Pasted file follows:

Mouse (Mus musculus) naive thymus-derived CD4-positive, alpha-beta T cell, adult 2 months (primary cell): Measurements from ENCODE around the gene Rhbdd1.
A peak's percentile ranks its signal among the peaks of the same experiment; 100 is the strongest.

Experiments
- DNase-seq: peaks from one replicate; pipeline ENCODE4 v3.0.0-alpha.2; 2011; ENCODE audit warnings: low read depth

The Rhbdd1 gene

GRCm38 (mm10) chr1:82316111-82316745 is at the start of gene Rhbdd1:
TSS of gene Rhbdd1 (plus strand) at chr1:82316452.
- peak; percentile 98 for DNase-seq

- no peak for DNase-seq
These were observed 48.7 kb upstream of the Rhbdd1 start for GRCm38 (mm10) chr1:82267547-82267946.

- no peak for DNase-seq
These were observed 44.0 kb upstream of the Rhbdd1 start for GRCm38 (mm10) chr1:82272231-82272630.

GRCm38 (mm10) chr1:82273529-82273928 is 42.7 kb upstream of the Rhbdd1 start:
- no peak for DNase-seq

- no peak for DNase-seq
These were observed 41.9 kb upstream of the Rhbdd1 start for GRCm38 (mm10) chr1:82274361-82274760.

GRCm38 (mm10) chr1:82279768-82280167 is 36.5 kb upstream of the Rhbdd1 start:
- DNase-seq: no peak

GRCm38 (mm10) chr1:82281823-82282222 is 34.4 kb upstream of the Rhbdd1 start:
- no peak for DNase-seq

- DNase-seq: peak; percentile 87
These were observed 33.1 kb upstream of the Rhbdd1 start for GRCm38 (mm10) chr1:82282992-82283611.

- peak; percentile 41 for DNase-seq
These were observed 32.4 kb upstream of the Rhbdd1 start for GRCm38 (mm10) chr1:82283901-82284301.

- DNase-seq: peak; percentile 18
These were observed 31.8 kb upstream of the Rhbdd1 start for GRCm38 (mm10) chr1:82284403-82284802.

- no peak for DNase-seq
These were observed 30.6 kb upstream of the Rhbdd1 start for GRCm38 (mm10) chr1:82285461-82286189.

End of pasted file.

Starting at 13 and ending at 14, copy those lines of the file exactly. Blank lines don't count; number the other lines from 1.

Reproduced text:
GRCm38 (mm10) chr1:82273529-82273928 is 42.7 kb upstream of the Rhbdd1 start:
- no peak for DNase-seq